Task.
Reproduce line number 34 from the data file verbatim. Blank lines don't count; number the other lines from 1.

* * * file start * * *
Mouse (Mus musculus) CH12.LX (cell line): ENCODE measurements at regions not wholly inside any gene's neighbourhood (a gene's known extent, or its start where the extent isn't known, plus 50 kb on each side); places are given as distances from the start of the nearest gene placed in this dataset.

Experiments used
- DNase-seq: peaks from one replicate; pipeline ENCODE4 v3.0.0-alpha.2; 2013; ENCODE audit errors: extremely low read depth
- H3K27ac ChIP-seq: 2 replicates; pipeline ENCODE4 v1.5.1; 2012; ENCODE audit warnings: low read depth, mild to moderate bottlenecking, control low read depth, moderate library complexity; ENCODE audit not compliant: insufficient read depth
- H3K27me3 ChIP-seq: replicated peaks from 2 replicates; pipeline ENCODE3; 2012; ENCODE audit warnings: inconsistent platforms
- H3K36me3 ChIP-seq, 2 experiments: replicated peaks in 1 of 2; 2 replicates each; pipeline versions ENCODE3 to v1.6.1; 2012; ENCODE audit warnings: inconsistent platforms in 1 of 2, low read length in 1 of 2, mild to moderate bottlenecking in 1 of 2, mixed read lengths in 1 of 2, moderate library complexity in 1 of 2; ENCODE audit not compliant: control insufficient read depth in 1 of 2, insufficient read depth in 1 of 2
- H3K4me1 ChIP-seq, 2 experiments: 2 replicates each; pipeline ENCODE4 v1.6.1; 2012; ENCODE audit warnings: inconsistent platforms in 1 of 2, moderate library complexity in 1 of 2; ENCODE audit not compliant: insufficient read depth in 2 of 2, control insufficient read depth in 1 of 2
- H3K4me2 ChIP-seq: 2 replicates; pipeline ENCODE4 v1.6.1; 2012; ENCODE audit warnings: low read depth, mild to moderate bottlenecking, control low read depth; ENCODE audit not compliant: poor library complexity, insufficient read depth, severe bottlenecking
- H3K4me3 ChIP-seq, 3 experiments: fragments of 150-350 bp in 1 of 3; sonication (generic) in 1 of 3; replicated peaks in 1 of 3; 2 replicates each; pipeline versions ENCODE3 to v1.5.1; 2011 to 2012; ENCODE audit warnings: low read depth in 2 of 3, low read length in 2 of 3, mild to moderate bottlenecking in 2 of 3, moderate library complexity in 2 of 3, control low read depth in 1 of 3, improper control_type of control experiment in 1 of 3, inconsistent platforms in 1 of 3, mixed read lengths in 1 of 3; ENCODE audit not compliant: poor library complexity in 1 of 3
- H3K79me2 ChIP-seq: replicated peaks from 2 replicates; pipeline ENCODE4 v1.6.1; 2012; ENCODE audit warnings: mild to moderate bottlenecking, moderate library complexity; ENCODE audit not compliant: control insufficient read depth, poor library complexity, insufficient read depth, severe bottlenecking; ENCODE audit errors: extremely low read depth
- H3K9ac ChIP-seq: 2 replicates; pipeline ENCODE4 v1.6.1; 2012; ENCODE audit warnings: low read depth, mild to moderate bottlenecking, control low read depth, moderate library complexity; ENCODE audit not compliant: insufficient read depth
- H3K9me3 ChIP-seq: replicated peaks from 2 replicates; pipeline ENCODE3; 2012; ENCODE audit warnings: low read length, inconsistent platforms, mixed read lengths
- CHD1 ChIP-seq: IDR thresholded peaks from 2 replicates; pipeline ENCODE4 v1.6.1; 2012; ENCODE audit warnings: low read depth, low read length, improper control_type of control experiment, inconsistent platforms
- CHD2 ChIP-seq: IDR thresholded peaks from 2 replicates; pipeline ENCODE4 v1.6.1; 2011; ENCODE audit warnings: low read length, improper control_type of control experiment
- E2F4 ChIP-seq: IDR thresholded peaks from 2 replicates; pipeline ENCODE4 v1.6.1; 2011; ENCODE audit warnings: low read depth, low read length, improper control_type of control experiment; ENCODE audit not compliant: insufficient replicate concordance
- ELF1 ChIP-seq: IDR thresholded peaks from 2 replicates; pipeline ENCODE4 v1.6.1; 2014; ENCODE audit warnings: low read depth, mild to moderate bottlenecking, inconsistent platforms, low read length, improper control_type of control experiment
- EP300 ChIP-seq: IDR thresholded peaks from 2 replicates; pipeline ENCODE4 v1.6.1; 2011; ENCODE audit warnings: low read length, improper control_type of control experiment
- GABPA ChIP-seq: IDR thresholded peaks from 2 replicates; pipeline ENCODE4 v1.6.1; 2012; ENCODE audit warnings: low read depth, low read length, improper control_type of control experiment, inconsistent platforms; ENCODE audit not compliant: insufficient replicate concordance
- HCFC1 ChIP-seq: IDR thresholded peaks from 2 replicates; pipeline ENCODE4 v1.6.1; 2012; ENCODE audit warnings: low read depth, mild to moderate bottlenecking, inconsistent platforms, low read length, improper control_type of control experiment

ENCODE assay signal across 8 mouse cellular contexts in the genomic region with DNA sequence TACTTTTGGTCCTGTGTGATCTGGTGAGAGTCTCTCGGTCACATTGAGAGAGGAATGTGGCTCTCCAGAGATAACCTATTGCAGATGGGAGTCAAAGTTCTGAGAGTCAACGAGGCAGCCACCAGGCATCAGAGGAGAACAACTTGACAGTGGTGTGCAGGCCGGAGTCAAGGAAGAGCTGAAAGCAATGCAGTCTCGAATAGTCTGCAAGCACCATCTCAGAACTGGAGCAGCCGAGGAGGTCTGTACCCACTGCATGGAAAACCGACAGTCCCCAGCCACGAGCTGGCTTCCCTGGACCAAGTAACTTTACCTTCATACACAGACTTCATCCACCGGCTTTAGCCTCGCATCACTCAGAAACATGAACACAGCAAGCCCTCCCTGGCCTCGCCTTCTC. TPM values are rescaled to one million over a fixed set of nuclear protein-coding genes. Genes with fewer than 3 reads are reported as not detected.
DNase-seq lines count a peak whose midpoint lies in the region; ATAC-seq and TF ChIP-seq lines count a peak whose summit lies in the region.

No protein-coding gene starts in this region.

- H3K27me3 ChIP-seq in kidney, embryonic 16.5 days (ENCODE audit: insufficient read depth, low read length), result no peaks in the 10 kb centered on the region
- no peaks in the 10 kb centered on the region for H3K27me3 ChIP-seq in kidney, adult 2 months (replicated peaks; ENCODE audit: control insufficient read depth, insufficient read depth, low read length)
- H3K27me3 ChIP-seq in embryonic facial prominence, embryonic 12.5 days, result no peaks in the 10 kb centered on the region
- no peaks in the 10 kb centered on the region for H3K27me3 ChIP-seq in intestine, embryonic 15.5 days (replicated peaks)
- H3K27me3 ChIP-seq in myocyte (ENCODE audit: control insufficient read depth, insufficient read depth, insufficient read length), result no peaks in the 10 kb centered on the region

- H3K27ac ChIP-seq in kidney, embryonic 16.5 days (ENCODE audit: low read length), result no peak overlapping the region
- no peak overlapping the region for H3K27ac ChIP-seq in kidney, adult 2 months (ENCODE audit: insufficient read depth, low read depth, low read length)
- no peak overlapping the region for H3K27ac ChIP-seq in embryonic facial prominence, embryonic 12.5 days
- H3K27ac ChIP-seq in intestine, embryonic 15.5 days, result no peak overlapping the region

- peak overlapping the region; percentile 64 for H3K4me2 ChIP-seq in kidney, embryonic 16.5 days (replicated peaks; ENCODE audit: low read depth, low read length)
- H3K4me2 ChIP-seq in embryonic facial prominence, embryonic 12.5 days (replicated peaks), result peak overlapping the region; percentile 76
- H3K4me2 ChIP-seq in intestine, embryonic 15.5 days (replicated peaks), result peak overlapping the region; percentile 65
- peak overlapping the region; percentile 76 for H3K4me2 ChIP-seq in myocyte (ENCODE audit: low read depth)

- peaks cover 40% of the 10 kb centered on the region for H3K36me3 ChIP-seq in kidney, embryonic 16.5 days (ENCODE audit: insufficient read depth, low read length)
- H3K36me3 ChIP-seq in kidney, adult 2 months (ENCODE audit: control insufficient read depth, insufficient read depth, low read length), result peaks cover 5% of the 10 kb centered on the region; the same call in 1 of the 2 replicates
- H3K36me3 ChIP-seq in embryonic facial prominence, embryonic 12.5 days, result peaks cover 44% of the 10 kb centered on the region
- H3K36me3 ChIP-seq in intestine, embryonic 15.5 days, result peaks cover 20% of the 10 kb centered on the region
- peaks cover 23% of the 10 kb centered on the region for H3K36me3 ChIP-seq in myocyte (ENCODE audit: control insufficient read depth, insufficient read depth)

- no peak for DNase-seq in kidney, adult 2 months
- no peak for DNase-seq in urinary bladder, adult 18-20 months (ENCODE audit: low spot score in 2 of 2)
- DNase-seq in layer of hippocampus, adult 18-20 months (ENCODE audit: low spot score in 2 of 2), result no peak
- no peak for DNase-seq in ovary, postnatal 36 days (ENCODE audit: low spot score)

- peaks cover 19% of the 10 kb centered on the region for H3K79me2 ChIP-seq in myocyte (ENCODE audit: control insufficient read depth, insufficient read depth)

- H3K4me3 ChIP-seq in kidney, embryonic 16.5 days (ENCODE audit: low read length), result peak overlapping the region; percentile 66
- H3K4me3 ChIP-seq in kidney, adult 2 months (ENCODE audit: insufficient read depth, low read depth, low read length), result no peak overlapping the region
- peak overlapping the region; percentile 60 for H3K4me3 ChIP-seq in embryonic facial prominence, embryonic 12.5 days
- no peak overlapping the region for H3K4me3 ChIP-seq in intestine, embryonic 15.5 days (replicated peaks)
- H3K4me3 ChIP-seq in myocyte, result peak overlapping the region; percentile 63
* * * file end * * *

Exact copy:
- H3K4me2 ChIP-seq in intestine, embryonic 15.5 days (replicated peaks), result peak overlapping the region; percentile 65